Benign Enterogenous Cyst of the Pancreas

James Majeski, MD, PhD, Department of Surgery, East Cooper Hospital, Mt. Pleasant, SC; Joseph Harmon, MD, Department of Pathology, Roper Hospital, Charleston, SC

South Med J. 2000;93(3) 

In This Article

Abstract and Introduction

A 26-year-old woman was evaluated for a mass found by computed tomography (CT). Radiographically, the mass resembled a pancreatic cystadenoma. The patient had had left upper quadrant abdominal pain for several years and low grade fevers and indigestion for 5 months. At surgery, a unilocular cystic mass was found anteriorly and caudally to the tail of the pancreas in the lesser sac. The cystic structure was connected to the pancreas by a tubular structure, which was suture ligated and divided. A review of the literature revealed this cyst to be the fifth reported case of enterogenous cyst of the pancreas. The case is unique, differing from previous reports in that ciliated respiratory epithelium, transitional epithelium, gastric mucosa, a bilayered smooth muscle wall, and a serosal surface were present in the cyst wall.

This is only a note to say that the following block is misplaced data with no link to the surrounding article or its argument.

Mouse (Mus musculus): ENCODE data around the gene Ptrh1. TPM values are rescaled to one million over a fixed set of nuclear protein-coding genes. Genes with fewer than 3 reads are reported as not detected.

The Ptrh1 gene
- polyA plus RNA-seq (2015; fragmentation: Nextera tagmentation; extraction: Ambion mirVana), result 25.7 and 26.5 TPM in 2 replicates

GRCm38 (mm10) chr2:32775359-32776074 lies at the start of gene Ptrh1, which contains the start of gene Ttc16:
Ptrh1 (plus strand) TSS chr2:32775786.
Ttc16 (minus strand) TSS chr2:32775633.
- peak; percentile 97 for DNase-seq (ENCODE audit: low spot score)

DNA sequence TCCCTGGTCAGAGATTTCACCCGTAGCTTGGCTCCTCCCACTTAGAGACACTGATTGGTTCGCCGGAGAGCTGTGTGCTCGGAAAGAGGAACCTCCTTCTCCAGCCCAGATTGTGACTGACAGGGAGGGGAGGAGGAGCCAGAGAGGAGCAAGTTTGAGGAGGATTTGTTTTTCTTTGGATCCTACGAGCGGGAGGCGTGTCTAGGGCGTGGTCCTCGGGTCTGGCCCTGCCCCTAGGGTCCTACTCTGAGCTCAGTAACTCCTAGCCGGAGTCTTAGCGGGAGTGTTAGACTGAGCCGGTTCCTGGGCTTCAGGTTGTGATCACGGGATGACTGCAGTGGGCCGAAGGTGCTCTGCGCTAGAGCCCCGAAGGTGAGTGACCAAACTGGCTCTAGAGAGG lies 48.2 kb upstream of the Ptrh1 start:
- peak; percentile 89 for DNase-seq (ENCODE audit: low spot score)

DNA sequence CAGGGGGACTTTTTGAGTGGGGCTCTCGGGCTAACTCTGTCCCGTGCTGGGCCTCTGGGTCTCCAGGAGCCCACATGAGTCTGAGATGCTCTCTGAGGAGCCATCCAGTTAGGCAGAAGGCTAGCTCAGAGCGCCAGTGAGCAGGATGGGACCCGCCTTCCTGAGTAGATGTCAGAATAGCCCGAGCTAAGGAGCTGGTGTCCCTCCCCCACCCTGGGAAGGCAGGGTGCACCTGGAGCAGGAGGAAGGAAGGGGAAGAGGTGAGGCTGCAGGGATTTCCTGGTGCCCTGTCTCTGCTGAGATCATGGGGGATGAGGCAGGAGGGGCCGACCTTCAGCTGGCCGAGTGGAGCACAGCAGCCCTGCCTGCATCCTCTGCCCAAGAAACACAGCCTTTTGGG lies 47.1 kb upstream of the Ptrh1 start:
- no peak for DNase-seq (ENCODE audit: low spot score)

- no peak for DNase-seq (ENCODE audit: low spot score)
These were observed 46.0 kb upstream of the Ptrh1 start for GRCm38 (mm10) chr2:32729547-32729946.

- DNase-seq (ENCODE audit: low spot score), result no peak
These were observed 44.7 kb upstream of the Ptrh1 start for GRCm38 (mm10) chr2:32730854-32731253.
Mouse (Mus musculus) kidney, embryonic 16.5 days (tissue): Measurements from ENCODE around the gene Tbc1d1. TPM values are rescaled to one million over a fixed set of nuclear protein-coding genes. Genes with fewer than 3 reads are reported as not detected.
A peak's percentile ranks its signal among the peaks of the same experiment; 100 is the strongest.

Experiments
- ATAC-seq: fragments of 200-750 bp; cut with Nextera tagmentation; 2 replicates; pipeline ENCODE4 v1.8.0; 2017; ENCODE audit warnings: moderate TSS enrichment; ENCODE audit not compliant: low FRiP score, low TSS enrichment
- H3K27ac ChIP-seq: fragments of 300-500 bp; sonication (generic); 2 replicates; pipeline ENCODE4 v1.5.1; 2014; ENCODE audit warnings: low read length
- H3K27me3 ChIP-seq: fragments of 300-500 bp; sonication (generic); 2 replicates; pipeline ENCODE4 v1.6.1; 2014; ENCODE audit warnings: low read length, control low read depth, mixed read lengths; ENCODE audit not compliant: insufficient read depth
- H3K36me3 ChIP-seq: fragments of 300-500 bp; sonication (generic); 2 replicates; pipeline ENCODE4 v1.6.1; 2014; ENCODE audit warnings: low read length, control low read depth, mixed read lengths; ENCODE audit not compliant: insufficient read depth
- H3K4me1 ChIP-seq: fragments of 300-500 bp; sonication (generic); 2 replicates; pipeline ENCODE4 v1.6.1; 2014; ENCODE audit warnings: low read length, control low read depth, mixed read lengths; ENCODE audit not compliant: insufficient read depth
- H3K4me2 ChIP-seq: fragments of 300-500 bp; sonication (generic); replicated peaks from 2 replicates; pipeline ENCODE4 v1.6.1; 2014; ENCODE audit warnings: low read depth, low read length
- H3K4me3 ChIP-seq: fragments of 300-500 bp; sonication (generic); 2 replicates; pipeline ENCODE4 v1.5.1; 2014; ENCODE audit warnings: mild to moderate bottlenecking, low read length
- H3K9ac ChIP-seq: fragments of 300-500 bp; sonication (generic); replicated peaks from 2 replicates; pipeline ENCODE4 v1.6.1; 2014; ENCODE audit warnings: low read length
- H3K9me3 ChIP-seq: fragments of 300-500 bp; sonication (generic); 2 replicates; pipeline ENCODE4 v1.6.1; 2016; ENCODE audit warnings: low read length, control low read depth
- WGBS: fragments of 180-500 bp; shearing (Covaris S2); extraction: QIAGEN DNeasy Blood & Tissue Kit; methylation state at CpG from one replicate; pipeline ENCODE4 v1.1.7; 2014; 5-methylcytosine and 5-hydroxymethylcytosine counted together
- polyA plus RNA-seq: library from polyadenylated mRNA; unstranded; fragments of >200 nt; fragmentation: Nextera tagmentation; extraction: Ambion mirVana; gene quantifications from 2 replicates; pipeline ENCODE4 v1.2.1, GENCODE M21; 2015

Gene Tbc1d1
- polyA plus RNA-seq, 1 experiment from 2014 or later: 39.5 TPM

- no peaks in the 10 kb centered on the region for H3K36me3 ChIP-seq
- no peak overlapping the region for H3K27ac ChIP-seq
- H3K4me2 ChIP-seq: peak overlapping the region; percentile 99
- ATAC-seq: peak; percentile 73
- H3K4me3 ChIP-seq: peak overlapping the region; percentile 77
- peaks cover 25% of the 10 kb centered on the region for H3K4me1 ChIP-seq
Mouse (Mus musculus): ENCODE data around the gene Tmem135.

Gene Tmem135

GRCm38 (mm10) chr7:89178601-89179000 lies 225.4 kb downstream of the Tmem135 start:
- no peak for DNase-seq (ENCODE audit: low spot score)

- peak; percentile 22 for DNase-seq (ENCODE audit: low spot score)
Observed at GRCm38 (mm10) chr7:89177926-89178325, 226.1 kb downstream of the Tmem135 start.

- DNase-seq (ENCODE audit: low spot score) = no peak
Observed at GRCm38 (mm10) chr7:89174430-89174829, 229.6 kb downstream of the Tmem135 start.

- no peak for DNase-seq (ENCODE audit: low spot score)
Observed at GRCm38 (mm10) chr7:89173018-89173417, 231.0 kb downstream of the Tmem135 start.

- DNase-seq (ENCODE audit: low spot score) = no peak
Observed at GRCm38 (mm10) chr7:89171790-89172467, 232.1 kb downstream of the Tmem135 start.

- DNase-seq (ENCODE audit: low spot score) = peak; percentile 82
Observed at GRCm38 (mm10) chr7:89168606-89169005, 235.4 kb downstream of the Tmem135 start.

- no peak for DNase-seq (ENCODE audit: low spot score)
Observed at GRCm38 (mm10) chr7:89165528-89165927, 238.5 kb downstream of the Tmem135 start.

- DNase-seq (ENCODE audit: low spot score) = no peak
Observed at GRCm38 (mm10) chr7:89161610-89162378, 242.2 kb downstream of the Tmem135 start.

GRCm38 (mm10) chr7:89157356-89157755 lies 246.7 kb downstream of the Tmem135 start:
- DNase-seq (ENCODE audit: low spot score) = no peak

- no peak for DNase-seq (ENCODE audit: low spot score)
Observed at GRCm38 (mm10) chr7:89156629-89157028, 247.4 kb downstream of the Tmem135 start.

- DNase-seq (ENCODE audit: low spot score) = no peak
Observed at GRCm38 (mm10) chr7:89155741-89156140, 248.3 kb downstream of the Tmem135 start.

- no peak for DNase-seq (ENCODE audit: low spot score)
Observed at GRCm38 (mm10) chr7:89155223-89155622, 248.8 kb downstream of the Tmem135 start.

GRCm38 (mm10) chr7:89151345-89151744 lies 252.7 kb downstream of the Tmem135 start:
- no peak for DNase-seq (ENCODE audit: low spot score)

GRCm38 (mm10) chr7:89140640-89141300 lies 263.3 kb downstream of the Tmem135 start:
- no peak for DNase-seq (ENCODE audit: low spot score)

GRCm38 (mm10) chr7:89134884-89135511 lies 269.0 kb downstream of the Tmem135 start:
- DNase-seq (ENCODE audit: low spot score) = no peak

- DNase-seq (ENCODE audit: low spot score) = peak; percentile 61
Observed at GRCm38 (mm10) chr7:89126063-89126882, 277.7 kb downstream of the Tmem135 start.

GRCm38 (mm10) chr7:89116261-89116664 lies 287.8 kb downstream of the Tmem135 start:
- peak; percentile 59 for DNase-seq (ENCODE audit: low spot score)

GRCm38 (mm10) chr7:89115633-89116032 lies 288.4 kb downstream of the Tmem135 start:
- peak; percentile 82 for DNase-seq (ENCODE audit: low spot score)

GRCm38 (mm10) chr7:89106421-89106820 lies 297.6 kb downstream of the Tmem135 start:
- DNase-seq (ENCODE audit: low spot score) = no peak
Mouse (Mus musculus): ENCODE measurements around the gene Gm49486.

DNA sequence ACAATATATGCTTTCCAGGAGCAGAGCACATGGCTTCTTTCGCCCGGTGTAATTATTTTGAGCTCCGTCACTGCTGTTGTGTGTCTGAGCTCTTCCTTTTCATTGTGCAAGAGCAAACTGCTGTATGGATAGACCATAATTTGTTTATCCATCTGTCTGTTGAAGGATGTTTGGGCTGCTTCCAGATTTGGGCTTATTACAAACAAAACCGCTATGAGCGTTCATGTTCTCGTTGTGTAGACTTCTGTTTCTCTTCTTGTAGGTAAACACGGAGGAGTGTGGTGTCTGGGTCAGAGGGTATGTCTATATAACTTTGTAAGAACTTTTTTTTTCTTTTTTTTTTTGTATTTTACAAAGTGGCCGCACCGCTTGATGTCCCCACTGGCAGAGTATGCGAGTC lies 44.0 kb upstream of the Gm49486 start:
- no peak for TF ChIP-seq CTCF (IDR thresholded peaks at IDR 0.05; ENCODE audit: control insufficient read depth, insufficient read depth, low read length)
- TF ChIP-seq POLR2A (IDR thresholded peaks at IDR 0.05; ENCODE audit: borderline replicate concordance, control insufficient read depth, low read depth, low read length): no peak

Enterogenous cysts, enterocystomas, and duplications of the alimentary canal are a group of congenital abnormalities characterized by cystic or tubular formations connected with or adherent to any segment of the alimentary canal. These cysts are not uncommon in the pediatric age group but are rarely found in adults. They have been reported to occur in almost every portion of the gastrointestinal tract.[1] Duplication cysts in the mediastinum frequently contain ciliated epithelium, which is rarely found in the remainder of the gastrointestinal tract. In contrast, abdominal enterogenous cysts usually contain gastrointestinal epithelium and smooth muscle. Most cystic lesions of the pancreas are inflammatory pseudocysts, but approximately 10% are cystic neoplasms.[2] We report a case of enterogenous cyst of probable foregut origin that appeared clinically as a pancreatic cystic neoplasm.

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